13 A very large crowd of people assembled in Jerusalem to celebrate the Festival of Unleavened Bread in the second month. 14 They removed the altars in Jerusalem and cleared away the incense altars and threw them into the Kidron Valley.
15 They slaughtered the Passover lamb on the fourteenth day of the second month. The priests and the Levites were ashamed and consecrated themselves and brought burnt offerings to the temple of the Lord. 16 Then they took up their regular positions as prescribed in the Law of Moses the man of God. The priests splashed against the altar the blood handed to them by the Levites. 17 Since many in the crowd had not consecrated themselves, the Levites had to kill the Passover lambs for all those who were not ceremonially clean and could not consecrate their lambs[a] to the Lord. 18 Although most of the many people who came from Ephraim, Manasseh, Issachar and Zebulun had not purified themselves, yet they ate the Passover, contrary to what was written. But Hezekiah prayed for them, saying, “May the Lord, who is good, pardon everyone 19 who sets their heart on seeking God—the Lord, the God of their ancestors—even if they are not clean according to the rules of the sanctuary.” 20 And the Lord heard Hezekiah and healed the people.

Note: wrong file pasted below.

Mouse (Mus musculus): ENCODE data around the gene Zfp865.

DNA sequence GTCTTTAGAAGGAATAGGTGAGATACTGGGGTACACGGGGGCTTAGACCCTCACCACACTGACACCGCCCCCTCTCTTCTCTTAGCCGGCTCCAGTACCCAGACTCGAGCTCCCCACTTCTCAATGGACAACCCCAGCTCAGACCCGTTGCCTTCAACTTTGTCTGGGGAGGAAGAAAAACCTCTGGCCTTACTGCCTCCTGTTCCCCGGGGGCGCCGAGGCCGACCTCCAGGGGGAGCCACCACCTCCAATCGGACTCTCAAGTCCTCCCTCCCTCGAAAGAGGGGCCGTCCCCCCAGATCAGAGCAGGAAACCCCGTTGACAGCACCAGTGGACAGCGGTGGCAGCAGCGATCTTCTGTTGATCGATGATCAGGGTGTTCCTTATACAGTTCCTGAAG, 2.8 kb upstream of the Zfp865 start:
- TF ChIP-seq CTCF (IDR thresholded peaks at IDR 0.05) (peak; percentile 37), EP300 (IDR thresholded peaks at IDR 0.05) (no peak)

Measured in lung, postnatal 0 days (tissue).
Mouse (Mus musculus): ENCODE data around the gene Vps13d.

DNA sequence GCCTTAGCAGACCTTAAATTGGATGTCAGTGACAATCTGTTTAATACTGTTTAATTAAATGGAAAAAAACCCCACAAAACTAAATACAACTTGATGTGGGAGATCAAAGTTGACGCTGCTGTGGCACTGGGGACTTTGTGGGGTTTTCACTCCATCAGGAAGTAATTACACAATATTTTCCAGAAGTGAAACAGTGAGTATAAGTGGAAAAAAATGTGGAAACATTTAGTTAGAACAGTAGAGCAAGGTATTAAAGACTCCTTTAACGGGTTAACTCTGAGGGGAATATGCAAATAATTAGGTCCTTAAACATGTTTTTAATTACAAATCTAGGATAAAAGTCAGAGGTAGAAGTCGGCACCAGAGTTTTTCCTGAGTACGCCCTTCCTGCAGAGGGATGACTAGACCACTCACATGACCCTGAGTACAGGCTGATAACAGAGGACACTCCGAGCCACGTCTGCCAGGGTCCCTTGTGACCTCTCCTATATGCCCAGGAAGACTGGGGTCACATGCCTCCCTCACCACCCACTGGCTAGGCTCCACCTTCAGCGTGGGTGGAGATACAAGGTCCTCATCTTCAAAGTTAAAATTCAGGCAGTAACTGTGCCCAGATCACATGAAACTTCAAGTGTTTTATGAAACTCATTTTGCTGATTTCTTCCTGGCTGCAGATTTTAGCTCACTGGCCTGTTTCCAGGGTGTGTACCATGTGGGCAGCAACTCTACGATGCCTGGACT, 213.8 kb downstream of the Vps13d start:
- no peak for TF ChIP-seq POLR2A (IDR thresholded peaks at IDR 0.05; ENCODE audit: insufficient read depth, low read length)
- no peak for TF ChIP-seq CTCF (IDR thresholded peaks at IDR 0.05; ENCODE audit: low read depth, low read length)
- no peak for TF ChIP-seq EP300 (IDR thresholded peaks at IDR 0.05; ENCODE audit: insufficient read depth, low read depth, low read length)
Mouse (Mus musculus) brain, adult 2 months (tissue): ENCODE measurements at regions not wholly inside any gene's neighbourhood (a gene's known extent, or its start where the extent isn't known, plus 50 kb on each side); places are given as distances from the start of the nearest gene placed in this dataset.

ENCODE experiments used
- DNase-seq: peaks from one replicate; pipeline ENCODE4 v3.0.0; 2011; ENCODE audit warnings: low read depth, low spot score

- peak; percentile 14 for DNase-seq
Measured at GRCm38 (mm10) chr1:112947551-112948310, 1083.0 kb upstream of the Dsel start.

21 The Israelites who were present in Jerusalem celebrated the Festival of Unleavened Bread for seven days with great rejoicing, while the Levites and priests praised the Lord every day with resounding instruments dedicated to the Lord.(b)
22 Hezekiah spoke encouragingly to all the Levites, who showed good understanding of the service of the Lord. For the seven days they ate their assigned portion and offered fellowship offerings and praised[c] the Lord, the God of their ancestors.